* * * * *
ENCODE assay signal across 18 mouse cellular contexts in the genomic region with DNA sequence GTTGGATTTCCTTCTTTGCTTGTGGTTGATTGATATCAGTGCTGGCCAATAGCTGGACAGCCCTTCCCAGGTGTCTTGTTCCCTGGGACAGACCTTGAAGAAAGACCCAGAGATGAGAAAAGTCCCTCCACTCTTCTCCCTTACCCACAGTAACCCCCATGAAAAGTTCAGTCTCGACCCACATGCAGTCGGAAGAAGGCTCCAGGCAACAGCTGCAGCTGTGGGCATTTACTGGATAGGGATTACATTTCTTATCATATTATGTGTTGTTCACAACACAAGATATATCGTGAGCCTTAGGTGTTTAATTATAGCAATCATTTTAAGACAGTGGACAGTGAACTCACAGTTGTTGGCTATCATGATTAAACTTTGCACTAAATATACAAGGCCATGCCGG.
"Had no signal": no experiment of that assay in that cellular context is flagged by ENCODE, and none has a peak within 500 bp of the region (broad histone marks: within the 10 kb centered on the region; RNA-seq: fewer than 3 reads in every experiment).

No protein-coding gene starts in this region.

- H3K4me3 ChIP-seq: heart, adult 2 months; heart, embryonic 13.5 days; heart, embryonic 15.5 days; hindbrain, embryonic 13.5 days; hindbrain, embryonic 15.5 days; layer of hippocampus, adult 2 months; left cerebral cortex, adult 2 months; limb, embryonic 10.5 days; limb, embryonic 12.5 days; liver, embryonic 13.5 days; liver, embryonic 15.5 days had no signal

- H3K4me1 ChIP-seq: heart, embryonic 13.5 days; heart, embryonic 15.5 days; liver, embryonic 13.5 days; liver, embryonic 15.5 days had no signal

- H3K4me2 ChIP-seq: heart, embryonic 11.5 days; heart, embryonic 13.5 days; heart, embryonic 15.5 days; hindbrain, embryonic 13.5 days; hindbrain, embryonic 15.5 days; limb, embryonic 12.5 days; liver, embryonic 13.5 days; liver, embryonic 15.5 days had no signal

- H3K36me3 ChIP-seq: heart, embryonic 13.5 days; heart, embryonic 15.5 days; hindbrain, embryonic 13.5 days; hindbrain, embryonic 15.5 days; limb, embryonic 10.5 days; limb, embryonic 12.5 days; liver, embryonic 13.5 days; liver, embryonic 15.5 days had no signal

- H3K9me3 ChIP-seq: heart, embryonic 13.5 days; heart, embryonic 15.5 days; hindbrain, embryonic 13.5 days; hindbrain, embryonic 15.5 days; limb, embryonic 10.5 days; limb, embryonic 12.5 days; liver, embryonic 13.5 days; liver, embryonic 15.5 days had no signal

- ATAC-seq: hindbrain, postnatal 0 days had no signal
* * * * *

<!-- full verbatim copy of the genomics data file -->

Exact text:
ENCODE assay signal across 18 mouse cellular contexts in the genomic region with DNA sequence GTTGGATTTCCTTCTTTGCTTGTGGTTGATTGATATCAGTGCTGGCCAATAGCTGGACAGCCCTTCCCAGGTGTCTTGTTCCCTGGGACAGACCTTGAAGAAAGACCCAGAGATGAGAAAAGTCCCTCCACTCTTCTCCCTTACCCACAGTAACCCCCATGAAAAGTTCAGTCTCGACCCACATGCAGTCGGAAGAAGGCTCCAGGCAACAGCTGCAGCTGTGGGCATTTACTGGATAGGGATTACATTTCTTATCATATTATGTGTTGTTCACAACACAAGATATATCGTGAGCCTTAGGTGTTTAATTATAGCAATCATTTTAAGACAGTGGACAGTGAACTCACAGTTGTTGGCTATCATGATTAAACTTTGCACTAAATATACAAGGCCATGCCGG.
"Had no signal": no experiment of that assay in that cellular context is flagged by ENCODE, and none has a peak within 500 bp of the region (broad histone marks: within the 10 kb centered on the region; RNA-seq: fewer than 3 reads in every experiment).

No protein-coding gene starts in this region.

- H3K4me3 ChIP-seq: heart, adult 2 months; heart, embryonic 13.5 days; heart, embryonic 15.5 days; hindbrain, embryonic 13.5 days; hindbrain, embryonic 15.5 days; layer of hippocampus, adult 2 months; left cerebral cortex, adult 2 months; limb, embryonic 10.5 days; limb, embryonic 12.5 days; liver, embryonic 13.5 days; liver, embryonic 15.5 days had no signal

- H3K4me1 ChIP-seq: heart, embryonic 13.5 days; heart, embryonic 15.5 days; liver, embryonic 13.5 days; liver, embryonic 15.5 days had no signal

- H3K4me2 ChIP-seq: heart, embryonic 11.5 days; heart, embryonic 13.5 days; heart, embryonic 15.5 days; hindbrain, embryonic 13.5 days; hindbrain, embryonic 15.5 days; limb, embryonic 12.5 days; liver, embryonic 13.5 days; liver, embryonic 15.5 days had no signal

- H3K36me3 ChIP-seq: heart, embryonic 13.5 days; heart, embryonic 15.5 days; hindbrain, embryonic 13.5 days; hindbrain, embryonic 15.5 days; limb, embryonic 10.5 days; limb, embryonic 12.5 days; liver, embryonic 13.5 days; liver, embryonic 15.5 days had no signal

- H3K9me3 ChIP-seq: heart, embryonic 13.5 days; heart, embryonic 15.5 days; hindbrain, embryonic 13.5 days; hindbrain, embryonic 15.5 days; limb, embryonic 10.5 days; limb, embryonic 12.5 days; liver, embryonic 13.5 days; liver, embryonic 15.5 days had no signal

- ATAC-seq: hindbrain, postnatal 0 days had no signal